Yevgeny Nazdratenko, the chairman of the State Fishing Committee, is categorically opposed to the unification of Kaliningrad's trade and fishing ports. According to Rosbalt's correspondent, Nazdratenko made this announcement yesterday at a press conference in Kaliningrad, where he was making a one-day working visit.
In Nazdratenko's words, such decisions cannot be taken on the principle of 'let's have a go and see what comes of it'. He was referring to last year's cabinet meeting in Kaliningrad which discussed the idea of merging the two ports. 'In many countries sea and fishing ports coexist successfully, carrying out their specific tasks,' he explained. 'Kaliningrad has a sizable fishing fleet that needs its own port'.
At the same time, Nazdratenko believes that 'it is necessary to promptly and seriously establish why this fleet's vessels, and those of other countries, prefer to go to other ports'. The chairman of the State Fishing Committee believes that this is happening because 'here they are faced by 25 different points of control, each of which is determined to make a bit of money at the fishermen's expense'. 'It's not just that it is financially burdensome, but also that the process of preparing a ship's documents takes at least twenty-four hours, whereas in Norwegian ports it takes no more than twenty minutes,' he added. Nazdratenko also announced that an interdepartmental commission set up by the prime minister is currently looking at the practicability of the existence of these points of control. 'Personally I would just leave the border guards and customs personnel there,' he said.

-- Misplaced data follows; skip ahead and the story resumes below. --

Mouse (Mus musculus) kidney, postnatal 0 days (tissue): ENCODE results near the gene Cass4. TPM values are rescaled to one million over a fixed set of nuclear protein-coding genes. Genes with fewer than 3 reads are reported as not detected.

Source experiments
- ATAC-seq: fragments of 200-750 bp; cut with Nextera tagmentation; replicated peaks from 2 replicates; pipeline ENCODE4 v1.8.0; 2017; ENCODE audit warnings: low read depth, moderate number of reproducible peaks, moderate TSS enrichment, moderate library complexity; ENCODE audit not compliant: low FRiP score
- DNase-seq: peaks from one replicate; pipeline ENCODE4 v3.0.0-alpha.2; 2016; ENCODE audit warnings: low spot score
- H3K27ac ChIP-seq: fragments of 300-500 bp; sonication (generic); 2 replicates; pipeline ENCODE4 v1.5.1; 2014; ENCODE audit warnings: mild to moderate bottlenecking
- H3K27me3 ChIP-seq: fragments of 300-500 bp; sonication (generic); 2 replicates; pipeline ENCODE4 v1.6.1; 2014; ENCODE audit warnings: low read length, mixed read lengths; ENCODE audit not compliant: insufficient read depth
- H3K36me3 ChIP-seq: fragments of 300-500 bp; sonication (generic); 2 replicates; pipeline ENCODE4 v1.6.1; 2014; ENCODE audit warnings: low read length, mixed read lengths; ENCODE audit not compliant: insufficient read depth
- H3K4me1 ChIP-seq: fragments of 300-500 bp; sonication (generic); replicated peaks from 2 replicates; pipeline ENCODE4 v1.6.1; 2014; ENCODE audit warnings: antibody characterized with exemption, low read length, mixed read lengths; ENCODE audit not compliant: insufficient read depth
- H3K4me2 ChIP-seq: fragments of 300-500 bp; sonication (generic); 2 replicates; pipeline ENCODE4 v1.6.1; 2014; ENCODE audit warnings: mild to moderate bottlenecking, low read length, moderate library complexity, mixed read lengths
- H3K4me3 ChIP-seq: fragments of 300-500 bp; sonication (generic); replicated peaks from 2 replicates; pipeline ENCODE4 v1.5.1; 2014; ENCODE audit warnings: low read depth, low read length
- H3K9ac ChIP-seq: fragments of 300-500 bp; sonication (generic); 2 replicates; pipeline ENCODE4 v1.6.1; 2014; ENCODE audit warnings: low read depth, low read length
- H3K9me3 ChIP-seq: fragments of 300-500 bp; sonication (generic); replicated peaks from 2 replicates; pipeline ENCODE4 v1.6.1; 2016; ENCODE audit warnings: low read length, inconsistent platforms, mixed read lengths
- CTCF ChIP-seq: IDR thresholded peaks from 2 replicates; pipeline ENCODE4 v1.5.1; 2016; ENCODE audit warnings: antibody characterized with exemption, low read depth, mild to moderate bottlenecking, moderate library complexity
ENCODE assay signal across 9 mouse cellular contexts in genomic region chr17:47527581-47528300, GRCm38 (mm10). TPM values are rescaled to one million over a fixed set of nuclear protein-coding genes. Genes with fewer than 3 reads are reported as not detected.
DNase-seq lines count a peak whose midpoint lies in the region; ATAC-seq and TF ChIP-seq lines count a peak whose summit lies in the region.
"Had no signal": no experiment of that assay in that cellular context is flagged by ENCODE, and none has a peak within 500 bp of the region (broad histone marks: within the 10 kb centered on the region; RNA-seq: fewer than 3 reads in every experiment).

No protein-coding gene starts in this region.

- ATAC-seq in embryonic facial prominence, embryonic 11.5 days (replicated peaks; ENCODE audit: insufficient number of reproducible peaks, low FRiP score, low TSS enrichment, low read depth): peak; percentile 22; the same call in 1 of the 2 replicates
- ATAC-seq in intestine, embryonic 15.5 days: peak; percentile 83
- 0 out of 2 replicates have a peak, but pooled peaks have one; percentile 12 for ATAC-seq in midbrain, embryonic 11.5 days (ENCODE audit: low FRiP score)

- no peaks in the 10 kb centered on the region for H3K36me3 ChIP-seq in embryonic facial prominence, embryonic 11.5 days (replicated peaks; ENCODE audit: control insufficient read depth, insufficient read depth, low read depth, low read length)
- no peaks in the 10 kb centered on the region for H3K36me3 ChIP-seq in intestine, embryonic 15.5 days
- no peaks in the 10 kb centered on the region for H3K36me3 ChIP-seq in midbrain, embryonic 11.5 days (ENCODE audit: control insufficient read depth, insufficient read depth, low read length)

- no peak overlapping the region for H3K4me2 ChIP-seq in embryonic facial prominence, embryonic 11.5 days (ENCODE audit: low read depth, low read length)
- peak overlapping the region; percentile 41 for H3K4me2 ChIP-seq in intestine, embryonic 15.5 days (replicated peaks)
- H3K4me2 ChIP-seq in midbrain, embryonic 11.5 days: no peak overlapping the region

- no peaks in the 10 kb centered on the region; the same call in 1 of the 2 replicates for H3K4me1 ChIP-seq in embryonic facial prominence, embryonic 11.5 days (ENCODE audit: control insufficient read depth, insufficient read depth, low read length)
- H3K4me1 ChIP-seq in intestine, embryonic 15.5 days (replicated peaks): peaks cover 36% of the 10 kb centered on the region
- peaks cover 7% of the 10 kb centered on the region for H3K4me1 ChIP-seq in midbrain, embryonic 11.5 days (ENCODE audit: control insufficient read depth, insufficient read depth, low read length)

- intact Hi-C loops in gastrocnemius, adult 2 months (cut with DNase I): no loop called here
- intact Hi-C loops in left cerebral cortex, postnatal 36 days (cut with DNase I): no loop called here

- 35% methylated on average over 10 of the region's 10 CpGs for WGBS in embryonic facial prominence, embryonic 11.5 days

The choice of the city of Helsinki is not incidental as the capital of Finland had hosted US-Soviet negotiations on the limitation of nuclear stockpiles in 1969